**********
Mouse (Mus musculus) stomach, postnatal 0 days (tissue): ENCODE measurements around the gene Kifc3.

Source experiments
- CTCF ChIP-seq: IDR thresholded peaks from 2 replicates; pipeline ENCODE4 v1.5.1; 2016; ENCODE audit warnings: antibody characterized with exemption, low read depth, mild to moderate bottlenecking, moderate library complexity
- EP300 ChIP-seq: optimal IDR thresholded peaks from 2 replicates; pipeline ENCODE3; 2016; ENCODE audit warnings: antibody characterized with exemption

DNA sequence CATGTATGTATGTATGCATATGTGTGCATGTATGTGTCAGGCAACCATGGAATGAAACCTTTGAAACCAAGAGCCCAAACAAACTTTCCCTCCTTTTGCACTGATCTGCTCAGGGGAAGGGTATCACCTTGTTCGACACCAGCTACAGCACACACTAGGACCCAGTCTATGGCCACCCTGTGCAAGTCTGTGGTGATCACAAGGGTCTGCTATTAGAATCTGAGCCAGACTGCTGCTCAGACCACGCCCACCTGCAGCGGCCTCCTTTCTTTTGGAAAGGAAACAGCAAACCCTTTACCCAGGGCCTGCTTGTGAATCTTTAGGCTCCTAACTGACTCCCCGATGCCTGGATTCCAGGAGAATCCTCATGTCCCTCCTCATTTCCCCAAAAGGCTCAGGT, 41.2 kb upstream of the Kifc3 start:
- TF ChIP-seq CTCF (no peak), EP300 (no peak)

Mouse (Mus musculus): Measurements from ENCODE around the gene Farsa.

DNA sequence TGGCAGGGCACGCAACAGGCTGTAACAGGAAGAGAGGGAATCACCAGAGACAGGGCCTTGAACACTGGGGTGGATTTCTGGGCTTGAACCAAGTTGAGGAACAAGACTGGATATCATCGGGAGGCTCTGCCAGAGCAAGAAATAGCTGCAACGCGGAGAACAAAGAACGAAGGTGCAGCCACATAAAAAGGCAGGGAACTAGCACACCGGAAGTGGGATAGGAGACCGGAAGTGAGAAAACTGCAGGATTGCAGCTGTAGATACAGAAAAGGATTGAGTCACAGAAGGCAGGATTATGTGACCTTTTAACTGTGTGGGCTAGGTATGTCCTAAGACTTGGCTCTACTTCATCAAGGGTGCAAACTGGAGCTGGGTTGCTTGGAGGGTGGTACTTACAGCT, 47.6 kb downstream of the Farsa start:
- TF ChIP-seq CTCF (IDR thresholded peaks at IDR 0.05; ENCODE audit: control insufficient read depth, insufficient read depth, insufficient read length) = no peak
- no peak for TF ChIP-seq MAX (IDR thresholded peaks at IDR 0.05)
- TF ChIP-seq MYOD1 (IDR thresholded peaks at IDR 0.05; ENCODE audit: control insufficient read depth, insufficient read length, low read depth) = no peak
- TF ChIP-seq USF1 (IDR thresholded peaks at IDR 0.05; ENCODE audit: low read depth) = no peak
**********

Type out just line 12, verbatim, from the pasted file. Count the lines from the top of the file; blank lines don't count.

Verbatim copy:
- TF ChIP-seq USF1 (IDR thresholded peaks at IDR 0.05; ENCODE audit: low read depth) = no peak